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Tax Debate Continues In Guernsey States

Policy & Resources' tax review proposals have been heavily-altered following opposition to a Goods and Services Tax.

A late amendment, which was presented by Deputy Mark Helyar and seconded by Deputy Peter Ferbrache, effectively replaces the initial tax review ‘green paper’  proposition. 

It offers to investigate alternative revenue-raisers such as changes to corporate taxation, and further consultation with the public.

It was put forward following two days of debate last month on potential future taxes to plug a predicted £80m gap in public finances. They included a controversial Goods and Services Tax of up to 8%.

Many deputies had said they would not support GST.

The amendment - made in response to the mood of the Assembly - was passed by 37 votes to one.  

Treasury Lead Deputy Mark Helyar said it was important to face some difficult decisions head on :

"I think it is only fair to the public and to members that when we do come to make a real decision, and by that I mean one that is binding on all of us and all of the public and which will result in potentially significant changes to our economic performance, that we have all of the facts in front of us. 

There are many, many facts yet to be established, yet to be modeled and yet to have the public engagement.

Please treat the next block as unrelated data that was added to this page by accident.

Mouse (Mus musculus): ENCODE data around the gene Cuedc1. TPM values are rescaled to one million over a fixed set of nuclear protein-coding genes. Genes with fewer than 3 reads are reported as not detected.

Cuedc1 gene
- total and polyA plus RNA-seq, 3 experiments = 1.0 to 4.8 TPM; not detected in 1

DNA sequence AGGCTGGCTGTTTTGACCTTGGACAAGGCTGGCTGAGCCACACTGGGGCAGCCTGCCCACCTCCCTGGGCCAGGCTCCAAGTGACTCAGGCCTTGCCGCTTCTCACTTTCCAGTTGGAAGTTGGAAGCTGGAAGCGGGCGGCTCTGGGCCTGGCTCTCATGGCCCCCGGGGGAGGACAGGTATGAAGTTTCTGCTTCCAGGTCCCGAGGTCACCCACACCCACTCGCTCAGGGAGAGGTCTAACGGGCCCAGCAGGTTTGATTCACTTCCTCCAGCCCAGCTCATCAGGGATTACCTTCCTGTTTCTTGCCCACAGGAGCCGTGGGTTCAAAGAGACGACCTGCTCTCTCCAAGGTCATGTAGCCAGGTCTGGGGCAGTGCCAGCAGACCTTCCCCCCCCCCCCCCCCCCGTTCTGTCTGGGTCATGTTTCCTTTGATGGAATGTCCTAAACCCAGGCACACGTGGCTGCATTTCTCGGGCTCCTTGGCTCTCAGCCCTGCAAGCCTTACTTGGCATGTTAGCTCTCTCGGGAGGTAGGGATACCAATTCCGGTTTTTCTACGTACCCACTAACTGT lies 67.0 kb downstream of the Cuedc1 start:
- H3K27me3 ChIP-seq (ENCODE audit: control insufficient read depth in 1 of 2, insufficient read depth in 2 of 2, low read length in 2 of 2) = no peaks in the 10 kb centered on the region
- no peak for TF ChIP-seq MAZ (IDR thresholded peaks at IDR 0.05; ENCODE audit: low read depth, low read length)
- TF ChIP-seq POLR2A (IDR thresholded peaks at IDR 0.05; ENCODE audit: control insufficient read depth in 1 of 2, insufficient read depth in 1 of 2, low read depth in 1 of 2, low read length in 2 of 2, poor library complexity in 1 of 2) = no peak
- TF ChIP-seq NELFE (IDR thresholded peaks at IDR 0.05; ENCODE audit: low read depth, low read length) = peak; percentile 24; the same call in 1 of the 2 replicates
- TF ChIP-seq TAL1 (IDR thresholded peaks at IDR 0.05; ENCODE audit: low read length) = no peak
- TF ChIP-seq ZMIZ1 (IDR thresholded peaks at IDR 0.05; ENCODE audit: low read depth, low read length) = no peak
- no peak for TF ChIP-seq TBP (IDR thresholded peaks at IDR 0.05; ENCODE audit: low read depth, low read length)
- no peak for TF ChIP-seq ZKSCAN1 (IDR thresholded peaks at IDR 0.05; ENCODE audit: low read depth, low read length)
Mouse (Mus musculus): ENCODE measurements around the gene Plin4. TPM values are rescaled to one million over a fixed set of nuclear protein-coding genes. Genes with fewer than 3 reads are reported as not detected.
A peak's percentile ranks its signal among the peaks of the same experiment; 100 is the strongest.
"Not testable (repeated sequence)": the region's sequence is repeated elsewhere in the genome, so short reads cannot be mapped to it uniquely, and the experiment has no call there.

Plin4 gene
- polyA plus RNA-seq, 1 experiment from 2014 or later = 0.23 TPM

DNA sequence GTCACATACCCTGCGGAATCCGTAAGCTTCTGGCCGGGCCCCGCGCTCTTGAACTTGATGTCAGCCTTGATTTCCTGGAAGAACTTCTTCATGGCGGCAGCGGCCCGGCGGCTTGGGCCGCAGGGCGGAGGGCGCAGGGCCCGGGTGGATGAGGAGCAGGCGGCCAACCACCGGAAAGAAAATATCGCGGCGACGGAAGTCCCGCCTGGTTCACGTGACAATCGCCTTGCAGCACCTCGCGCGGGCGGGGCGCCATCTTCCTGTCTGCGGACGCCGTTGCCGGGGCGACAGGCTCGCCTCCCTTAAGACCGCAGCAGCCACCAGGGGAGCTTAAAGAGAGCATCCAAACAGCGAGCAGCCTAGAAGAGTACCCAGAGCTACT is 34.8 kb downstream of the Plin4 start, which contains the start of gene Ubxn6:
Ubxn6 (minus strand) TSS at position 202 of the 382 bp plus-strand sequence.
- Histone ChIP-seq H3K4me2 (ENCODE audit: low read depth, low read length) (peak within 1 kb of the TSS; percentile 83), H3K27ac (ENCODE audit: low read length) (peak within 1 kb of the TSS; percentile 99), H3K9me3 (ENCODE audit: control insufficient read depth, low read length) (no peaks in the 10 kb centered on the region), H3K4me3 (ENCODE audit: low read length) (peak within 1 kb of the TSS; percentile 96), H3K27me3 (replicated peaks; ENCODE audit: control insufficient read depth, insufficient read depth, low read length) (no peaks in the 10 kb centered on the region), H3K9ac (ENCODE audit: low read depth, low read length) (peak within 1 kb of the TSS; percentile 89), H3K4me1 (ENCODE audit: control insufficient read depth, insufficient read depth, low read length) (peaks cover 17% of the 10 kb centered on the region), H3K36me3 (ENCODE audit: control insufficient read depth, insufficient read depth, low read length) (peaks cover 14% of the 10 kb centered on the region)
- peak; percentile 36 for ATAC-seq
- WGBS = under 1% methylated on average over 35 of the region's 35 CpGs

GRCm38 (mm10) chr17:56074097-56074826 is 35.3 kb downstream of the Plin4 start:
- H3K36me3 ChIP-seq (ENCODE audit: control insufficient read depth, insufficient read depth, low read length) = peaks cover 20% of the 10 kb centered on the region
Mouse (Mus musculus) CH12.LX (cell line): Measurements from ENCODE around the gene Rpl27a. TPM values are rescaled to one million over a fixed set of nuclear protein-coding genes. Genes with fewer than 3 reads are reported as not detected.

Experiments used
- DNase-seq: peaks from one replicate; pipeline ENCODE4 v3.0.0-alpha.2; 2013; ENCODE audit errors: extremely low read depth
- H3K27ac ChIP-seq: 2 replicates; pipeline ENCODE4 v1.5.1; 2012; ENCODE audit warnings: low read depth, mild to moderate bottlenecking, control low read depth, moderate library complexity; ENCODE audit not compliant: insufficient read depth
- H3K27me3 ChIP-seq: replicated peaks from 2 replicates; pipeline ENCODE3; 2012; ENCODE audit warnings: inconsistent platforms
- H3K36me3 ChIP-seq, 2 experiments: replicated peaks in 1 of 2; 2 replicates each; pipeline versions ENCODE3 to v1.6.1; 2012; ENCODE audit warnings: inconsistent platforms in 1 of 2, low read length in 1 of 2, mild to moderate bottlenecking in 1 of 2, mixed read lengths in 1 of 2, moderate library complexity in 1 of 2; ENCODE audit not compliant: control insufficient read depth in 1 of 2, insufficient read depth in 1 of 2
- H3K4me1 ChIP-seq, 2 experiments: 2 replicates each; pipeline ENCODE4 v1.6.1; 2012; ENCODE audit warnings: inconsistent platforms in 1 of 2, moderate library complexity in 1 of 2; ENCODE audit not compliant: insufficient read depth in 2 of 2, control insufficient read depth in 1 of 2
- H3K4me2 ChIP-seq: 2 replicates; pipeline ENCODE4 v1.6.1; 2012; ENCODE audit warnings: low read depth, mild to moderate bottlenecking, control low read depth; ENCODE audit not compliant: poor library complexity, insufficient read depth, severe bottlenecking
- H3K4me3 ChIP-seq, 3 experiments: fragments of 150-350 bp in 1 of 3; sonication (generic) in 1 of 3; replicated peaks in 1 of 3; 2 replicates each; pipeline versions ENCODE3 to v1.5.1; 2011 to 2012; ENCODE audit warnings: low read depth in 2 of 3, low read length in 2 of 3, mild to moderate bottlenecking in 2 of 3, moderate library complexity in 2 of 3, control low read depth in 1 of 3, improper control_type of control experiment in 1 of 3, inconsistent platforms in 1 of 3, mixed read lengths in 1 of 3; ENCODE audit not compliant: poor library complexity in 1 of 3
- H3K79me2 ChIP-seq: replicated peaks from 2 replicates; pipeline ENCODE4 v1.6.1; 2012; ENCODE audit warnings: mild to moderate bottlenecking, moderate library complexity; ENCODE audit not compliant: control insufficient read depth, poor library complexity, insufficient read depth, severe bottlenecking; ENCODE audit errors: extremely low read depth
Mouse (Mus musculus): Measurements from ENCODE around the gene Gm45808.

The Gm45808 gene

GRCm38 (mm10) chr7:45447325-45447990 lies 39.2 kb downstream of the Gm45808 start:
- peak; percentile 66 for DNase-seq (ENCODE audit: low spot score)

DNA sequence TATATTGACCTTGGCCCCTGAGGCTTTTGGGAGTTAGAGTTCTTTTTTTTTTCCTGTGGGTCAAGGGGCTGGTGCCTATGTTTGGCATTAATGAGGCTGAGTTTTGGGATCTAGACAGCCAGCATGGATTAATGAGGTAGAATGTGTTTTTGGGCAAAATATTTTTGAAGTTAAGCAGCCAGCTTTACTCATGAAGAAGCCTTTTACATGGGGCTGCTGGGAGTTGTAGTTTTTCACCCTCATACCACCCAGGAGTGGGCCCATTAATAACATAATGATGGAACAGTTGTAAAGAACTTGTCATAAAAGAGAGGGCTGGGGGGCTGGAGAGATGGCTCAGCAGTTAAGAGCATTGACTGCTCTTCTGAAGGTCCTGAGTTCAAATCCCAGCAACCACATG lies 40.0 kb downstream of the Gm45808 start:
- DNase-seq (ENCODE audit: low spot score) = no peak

There have been perfectly legitimate criticisms of the lack of engagement that was available in the lead up to this debate. We need to have much more of that because the decisions that we are going to be making, whether we agree to amend this or not and in a few years time whether it's me making the same argument for the same issue, we do need to address them. we do need to separate the challenge of the budget we have in a few weeks time from the challenges that we have 20 to 30 years hence for the island. That's the real difference.

In order get all the facts right, work it through and do all the public consultation that is necessary and indeed reflect the concerns that Deputy Parkinson has raised on corporate tax for example, then we need to provide a report that deals with all of those issues.

The amendment says P&R will report back by July 2022. 

Former President of Policy & Resources, Deputy Gavin St Pier was critical of his former committee but also commended it for the decision to lay the amendment:

"This is a flagship policy for this term of government that would have been deeply politically embarrassing, so I think they've responded in exactly the right way by laying this amendment to avoid that happening. Now I think that is because the original propositions were the wrong propositions to attach to this kind of policy letter. 

"This is the right response for which they should be commended."

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